By Andrew Rens Publisher: APC Johannesburg,Published on
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The South African copyright law is up for reform and access-to-knowledge (A2K) advocates led by the National Council for the Blind have seen some important gains in their engagement with the Department of Trade and Industry. In support APC has commissioned a paper on model A2K legislation. The paper looks at the South African case but is a useful document for anyone anywhere in the world who wants to strengthen access-to-knowledge provisions under a revised copyright law.
That there is a problem of access to knowledge in South Africa is not a novel observation.
Developing countries have spent considerable energy at the World Intellectual Property Organization (WIPO) making the case that when it comes to intellectual property law, one size does not fit all.
While the legal history and socio-economic milieu in each country is unique, the examination of legislative best practise that enables access to knowledge is useful for a number of reasons examined in the second part of the report.
Adopting legislation from other countries that enable access to knowledge has important advantages under the current globalised intellectual property regime, in which the WTO-TRIPS agreement has severely constrained the policy space for developing countries to craft appropriate intellectual property systems.
If the legislation in another country has not evoked a challenge under the Trade Related aspects of Intellectual Property Agreement, that is a rough but ready test to determine that it passes muster under the TRIPS agreement. Adopting such legislative language thus provides a relatively quick and efficient means for a legislature, such as the South African Parliament to enable access to knowledge and to repair some of the obvious deficiencies of a Copyright Act.
Access enabling legislation and best practise
Legislative and enabling best practise serves two further important functions in the human rights analysis of the 1978 Copyright Act, by demonstrating the putative unconstitutionality of a restriction in the Act by showing less restrictive means of achieving the same purpose and serving as the basis for a remedy in a constitutional challenge.
The reasons for considering legislative best practise which enables access to knowledge are therefore specific to the South African constitutional context in which the pre-constitutional 1978 Copyright Act is fails to provide the access to knowledge required by the Bill of Rights. Some of the provisions are found in the laws of developed countries, but it is noteworthy that those countries have not sought to export their access to knowledge provisions to developing countries, instead insisting on ever-greater monopoly rights.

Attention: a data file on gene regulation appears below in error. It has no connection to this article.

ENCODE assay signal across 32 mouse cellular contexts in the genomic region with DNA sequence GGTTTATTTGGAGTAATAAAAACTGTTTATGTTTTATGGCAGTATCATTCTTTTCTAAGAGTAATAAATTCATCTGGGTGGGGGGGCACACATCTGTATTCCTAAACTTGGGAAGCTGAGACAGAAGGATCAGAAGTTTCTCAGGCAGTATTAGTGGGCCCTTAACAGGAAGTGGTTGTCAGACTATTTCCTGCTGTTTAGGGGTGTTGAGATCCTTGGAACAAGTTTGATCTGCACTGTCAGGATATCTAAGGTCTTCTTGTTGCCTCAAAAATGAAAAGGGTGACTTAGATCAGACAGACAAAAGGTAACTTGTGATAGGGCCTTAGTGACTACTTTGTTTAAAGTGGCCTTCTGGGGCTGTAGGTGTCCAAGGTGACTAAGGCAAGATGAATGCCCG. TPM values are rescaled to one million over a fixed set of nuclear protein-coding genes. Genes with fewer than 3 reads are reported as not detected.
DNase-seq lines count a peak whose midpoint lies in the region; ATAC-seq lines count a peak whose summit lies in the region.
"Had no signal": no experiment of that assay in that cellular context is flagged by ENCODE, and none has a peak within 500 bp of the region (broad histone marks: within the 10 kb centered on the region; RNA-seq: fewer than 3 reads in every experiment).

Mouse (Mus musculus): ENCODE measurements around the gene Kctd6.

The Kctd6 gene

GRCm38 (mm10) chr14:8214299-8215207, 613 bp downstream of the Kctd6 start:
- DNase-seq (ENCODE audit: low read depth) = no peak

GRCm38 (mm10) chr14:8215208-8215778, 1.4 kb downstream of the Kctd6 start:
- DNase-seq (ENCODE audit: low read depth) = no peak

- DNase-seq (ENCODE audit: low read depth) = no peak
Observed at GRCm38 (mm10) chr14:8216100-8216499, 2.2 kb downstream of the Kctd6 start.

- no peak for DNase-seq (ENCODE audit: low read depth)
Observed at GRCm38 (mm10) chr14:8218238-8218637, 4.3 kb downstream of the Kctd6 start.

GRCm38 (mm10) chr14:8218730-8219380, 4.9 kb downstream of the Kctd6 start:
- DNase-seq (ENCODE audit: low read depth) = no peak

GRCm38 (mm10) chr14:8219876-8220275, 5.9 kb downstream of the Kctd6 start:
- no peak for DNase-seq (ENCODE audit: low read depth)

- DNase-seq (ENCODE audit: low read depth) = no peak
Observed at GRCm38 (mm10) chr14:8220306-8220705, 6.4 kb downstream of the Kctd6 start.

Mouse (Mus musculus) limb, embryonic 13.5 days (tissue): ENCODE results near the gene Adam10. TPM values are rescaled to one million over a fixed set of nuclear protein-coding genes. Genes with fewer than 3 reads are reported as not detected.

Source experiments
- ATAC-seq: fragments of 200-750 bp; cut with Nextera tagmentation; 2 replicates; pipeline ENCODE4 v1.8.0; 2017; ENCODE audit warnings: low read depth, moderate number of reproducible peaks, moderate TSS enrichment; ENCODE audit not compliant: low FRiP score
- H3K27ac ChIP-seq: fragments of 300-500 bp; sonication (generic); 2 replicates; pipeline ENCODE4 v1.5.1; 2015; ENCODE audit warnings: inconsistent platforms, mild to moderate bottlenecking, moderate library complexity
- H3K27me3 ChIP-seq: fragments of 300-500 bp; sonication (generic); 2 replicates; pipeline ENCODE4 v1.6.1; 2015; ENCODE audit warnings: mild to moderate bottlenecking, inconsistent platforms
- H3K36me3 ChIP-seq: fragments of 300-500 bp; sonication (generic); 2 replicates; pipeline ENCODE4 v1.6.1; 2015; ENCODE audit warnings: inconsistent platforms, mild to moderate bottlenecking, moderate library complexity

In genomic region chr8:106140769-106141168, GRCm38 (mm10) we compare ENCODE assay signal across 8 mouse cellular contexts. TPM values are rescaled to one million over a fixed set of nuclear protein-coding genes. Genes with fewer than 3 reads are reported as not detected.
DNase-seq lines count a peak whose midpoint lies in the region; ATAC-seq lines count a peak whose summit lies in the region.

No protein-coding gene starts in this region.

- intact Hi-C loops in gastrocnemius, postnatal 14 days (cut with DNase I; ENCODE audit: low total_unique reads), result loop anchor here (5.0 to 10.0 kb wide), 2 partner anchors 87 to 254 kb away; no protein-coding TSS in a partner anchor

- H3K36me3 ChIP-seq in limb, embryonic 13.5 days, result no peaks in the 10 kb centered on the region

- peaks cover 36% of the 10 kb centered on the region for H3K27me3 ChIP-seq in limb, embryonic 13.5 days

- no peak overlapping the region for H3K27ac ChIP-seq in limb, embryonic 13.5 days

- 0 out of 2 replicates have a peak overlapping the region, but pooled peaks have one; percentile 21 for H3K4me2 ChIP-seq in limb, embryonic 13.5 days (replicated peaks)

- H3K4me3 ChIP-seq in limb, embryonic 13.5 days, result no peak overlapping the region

Reference to specific access to knowledge provisions of a particular country does not constitute a general argument for South Africa to imitate the copyright legislation of those countries.
Access to knowledge in South Africa a question of fundamental rights
Historically provisions to enable access to knowledge have often been neglected in developing countries. The first intellectual property laws applicable to most developing countries were imposed by colonial administrations, concerned primarily with securing the rights of rights holders based in the colonising country.
Post independence most developing countries have had few resources to devote to crafting appropriate developing property rules. In many cases developing countries have relied for expertise on international agencies, which have exhibited a tendency to be captured by powerful rights holder interests from the developed world. There have been dramatic changes since the beginning of the 1990’s, developing countries hadn’t fully understood how the WTO-TRIPS agreement constrained their policy space when they were confronted with additional treaties such as the WIPO Copyright Treaty, bilateral trade agreements, which invariably contain an intellectual property clause, and ongoing campaigns financed by rights-holders located in developed countries for ever expanding rights and ever more draconian enforcement.
The Bill of Rights sets out fundamental human rights, which in turn gave rise to access to knowledge requirements. Recent research on the 1978 Copyright Act finds it to be deficient in enabling access to knowledge, and that the Act itself restricts access to knowledge. Some of the restrictions on access to knowledge infringe fundamental rights, and render the 1978 Copyright Act putatively unconstitutional.
Fundamental rights affect every part of South African law, including copyright law. They cannot be dismissed as irrelevant or subordinate to other interests. The Constitution is the supreme law and any legislation inconsistent with it is invalid (s2). Every branch of government has a positive duty to advance the rights in the Bill of Rights (s7). Fundamental rights may only be limited as far as permitted in the Bill of Rights.